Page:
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NPR 4 THE DEAF: We Hear It Even When You Can’t

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FRESH AIR: From the March on Washington in 1963 up until his assassination in 1968, the FBI engaged in an intense campaign to discredit Martin Luther King Jr. and his work. Film director Sam Pollard chronicles those efforts in the new documentary, MLK/FBI.

“The first fear that [FBI director J. Edgar Hoover] had was that King was going to align himself with the Communist Party, which … J. Edgar Hoover was obsessed with destroying,” Pollard says. Pollard’s documentary is based on newly declassified files obtained through the Freedom of Information Act, along with restored archival footage. It shows the government’s extensive targeting of King and his associates in the 1960s.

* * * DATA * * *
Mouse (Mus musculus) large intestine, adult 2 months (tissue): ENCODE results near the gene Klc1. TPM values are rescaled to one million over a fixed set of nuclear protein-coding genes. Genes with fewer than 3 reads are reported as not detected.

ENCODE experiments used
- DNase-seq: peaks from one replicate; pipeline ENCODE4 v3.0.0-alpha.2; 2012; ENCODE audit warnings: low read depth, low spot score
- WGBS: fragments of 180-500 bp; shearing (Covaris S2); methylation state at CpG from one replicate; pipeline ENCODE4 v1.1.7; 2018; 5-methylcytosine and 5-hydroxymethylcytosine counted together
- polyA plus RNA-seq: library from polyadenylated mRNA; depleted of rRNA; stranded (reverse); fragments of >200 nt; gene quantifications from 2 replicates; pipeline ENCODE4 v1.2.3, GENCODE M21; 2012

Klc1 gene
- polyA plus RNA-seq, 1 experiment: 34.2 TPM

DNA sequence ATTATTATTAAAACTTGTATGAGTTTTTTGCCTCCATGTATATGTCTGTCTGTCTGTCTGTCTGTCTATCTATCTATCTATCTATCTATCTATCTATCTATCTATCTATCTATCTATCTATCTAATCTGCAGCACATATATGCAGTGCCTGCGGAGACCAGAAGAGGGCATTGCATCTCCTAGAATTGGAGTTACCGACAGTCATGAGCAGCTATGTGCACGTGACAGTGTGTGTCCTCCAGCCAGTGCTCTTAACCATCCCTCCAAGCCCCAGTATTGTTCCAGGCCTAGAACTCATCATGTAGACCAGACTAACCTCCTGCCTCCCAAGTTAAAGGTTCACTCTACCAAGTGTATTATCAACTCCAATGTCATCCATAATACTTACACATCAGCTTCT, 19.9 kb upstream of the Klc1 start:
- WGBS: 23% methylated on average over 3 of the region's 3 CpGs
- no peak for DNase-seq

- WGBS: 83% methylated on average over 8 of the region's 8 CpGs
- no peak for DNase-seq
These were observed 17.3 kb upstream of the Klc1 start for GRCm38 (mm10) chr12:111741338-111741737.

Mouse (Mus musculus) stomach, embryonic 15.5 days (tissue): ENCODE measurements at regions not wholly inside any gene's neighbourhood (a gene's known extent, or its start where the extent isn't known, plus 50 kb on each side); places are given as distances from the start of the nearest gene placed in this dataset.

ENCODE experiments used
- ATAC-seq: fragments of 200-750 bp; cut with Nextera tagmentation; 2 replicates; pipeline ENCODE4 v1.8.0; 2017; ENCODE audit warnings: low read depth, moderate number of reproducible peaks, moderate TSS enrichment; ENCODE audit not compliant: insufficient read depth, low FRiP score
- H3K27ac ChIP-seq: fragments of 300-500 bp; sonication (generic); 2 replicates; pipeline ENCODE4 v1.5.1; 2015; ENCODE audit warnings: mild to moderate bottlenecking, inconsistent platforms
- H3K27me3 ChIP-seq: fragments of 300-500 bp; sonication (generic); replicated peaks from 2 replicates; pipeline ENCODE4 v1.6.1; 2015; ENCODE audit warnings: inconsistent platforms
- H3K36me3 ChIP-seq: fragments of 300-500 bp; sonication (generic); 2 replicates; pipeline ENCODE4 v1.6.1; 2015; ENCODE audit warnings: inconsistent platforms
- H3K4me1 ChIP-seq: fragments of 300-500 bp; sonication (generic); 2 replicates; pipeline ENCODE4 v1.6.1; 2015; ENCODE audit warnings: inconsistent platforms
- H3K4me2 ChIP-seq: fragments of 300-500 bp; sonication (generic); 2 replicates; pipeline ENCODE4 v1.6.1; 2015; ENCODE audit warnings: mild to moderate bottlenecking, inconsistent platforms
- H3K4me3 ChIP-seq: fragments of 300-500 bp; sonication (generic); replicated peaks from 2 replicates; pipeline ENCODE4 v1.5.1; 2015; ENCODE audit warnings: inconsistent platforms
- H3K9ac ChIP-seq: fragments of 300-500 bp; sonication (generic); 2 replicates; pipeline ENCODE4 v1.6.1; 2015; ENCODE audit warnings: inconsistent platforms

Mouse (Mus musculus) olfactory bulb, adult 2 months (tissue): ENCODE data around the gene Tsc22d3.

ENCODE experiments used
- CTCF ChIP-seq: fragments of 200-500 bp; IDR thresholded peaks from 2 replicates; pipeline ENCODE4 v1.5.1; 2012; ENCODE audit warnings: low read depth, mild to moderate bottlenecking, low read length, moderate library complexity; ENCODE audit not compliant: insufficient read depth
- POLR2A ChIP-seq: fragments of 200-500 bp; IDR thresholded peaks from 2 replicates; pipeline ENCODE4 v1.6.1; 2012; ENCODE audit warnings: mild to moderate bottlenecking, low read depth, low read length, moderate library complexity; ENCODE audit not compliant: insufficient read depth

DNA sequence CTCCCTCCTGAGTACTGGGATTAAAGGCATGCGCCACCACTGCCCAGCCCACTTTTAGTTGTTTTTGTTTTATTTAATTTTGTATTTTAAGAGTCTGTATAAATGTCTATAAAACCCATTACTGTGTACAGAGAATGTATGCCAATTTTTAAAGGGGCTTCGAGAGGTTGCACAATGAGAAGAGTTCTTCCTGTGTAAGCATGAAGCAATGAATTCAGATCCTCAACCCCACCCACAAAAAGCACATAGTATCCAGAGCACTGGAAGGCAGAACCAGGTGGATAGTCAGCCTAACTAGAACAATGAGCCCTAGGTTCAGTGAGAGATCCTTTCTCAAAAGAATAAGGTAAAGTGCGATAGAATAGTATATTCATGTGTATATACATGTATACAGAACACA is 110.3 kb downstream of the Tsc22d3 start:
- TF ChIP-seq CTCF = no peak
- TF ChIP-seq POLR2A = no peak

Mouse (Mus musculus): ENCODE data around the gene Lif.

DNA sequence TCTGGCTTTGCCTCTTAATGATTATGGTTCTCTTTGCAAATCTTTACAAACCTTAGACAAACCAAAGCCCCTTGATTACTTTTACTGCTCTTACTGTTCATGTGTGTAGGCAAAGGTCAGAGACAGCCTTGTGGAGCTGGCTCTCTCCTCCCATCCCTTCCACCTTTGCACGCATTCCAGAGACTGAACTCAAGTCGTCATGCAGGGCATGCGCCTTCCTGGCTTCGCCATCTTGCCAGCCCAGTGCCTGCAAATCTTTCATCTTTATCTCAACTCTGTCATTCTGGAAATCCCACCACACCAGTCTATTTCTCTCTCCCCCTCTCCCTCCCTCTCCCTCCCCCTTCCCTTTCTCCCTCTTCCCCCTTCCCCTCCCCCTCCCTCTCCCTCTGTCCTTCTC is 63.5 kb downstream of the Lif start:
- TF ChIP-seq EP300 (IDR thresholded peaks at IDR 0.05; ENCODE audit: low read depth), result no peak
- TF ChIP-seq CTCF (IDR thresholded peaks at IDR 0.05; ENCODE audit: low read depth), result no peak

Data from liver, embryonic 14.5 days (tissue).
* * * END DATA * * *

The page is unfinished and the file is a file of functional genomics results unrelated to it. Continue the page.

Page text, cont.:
The FBI campaign against King began with wiretaps, but quickly ballooned. When wiretaps revealed that King was having extramarital affairs, the FBI shifted their focus to uncover all evidence of his infidelity by bugging and taping him in his hotel rooms and by paying informants to spy on him. Eventually, the FBI penned and sent King an anonymous letter, along with some of their tapes, suggesting that he should kill himself.

Reading the letter, Pollard was struck by the fact that it was made to sound like it was written by someone close to King. “They were trying to make it sound like it was not only a former associate but a ‘Negro’ who wrote that letter,” he says. “This is supposed to be the nation’s police, that’s supposed to be doing the right thing, and this is the lengths they’ll go to destroy a human being? It’s awful.”

Pollard is an Emmy Award winner and Oscar nominee. His first work as a director was for Eyes on the Prize, a groundbreaking documentary series about the civil rights movement. He’s also edited many of Spike Lee‘s movies, including Jungle Fever, Mo’ Better Blues and When the Levees Broke. MORE

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